Common Canadian English spelling mistakes

We “Canucks” often take pride in how we march to the beat of our own drum, and this can be seen in how we spell certain words. Unfortunately, while this may be good for our ego, it can present a challenge to writers, and here are some tips for avoiding some of the most common mistakes.

Why the difference?

Noah Webster, an American, created a dictionary of accepted spellings for certain words because he wanted to simplify the language. This became widely accepted in the USA, but in Canada, Prime Minister John A. MacDonald strongly felt we should stay true to our British heritage.

How are we the same?

For some words, Canadians have, over time, adopted the American version. An example of this is how we use “ize” instead of “ise” as a suffix for words such as “monetize” and “organize”. We also favour the “Yankee” version when spelling “tire”, “aluminum” and “curb”.

How are we different?

The variations in spelling in Canadian English may be subtle, but they are there. In many words, such as “neighbours” and “honour”, we include a “u”, while Americans do not. Other examples of the differences can be found in words like “amoeba”, “centre”, “whisky” and “theatre”.

Pitfalls to avoid

While the variations between Canadian and American English may be responsible for some of the more common spelling mistakes, there are lots of other words that tend to be misspelled. This may be because they are complex or don’t follow the accepted rules and conventions. In some cases, this is because their origin is another language, such as French or a First Nations dialect.

Another headache for writers and readers alike may be that many words in Canadian English are not spelled phonetically.

Conventions can come to the rescue!

Fortunately for writers north of the 45th parallel, there are some conventions to keep in mind. Many of our words use “ize” or “yze” as suffixes, and we tend to include the above-mentioned “u” when spelling words ending in “or” such as “honour” and “valour”. We prefer “re” instead of “er” when writing “theatre” or “centre”, and we also double the “l” at the end of words when adding a suffix, such as “travelled” and “travelling”.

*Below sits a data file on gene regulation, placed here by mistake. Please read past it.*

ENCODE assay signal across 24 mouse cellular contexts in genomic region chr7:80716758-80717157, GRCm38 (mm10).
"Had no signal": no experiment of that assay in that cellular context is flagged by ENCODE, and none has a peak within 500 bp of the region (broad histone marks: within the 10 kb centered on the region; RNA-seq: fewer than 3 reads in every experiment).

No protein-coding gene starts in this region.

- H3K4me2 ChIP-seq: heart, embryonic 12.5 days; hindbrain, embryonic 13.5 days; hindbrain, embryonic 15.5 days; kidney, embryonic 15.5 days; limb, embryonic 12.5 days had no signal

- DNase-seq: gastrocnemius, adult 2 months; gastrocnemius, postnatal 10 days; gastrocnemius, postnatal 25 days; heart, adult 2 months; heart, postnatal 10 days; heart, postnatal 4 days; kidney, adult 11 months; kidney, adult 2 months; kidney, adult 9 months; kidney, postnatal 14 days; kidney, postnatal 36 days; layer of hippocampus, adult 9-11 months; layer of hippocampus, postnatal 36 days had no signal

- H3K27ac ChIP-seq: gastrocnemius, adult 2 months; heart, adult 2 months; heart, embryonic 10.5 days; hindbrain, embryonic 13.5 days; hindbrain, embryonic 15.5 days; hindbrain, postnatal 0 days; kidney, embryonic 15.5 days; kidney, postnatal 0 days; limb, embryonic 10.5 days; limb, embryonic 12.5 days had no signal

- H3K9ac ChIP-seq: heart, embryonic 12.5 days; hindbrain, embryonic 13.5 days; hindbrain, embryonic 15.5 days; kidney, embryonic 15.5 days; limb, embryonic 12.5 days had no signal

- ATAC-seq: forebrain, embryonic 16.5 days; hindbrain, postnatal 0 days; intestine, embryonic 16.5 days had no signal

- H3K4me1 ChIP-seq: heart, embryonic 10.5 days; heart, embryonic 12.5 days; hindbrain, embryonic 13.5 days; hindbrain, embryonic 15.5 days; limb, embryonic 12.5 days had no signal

We love local

Another issue to keep in mind when writing for a Canadian audience is regional and even local dialects. For instance, in the province of Nova Scotia, both Acadian and true French as well as Gaelic and Migmaw have strongly influenced the spelling of some words, especially place names such as “Louisbourg” “Ben Eoin” and “Membertou”. When appropriate, using these can create pieces that are more engaging and speak to those who live in the area.

Cutting through the confusion

As Canadian English tends to be a blend of the American and British with other languages thrown in for good measure, there are occasions where there are no basic conventions of spelling to follow. A good rule of thumb is to utilize reliable dictionaries such as the Collins Canadian Dictionary or the Gage Canadian Dictionary. The first spelling listed in these texts is the one that tends to be preferred by most Canadians.

When it comes to units of measurement, National Standards of Canada has established accepted terms. These include “litre”, “metric ton” and the prefix “deca-”.

A good spellcheck can be your best friend.

Find and utilize high-quality spellchecking software. Make sure it’s set for Canadian English, and it will help to ensure your spellings are correct. Another resource available online is the Frequently Misspelled Words List prepared by Public Works and Government Services Canada. This is part of its Writing Tips Plus toolkit, and is administered by the federal government. also offers a great at-a-glance alphabetical list of the differences between Canadian, British and American spellings.

Should I use Canadian or American English?

The first step in choosing which spelling to use is to decide which audience you are writing to. If it’s American, use the spelling that is accepted there. If your target is going to be mostly Canadian, then use that country’s conventions. If it’s intended for readers from around the globe, it can become a bit more difficult.

There are several different factors to take into consideration. Some feel that UK English should be used while others favour the American dialect and spelling. Doing a bit of research before you begin to write can help you to decide which will be the best one for you to follow for a particular piece.

If you are writing about a specific institution, such as the Center for Disease Control, use the officially accepted spelling.

Now that you know about some of the contortions of Canadian spelling, you will be able to create pieces that speak to a local, regional or even national audience. Put your new skills to good use by applying to join the team at Words of Worth today, so you can start writing from home.

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